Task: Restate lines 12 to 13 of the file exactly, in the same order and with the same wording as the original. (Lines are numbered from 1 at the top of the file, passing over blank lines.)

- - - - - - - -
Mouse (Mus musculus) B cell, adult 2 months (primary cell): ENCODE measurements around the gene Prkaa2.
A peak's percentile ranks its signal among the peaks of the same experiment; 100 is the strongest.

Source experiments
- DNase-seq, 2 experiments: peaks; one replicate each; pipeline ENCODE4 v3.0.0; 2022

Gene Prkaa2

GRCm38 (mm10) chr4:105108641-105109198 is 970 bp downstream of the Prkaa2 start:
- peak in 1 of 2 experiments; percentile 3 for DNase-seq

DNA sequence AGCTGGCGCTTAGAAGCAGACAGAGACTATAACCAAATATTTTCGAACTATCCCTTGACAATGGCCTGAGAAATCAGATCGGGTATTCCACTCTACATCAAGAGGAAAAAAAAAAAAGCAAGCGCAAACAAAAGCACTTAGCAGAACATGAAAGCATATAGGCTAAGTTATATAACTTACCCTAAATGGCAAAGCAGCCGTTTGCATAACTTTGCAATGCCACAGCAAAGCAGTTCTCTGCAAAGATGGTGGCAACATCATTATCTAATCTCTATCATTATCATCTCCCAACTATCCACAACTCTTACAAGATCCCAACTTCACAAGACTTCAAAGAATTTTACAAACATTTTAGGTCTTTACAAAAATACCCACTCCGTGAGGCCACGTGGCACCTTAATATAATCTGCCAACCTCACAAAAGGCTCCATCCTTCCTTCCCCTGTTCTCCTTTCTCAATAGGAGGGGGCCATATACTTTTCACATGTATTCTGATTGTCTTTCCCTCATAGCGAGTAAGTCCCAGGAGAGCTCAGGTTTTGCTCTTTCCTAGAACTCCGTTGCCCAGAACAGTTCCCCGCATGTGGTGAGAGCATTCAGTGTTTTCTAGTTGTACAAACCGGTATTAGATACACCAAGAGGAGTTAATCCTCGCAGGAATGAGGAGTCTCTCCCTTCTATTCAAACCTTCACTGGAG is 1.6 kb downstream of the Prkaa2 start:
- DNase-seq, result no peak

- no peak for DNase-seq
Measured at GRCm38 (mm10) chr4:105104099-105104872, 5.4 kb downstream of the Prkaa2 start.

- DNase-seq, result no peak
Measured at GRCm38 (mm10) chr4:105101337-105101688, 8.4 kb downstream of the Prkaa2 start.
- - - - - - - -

- DNase-seq, result no peak
Measured at GRCm38 (mm10) chr4:105101337-105101688, 8.4 kb downstream of the Prkaa2 start.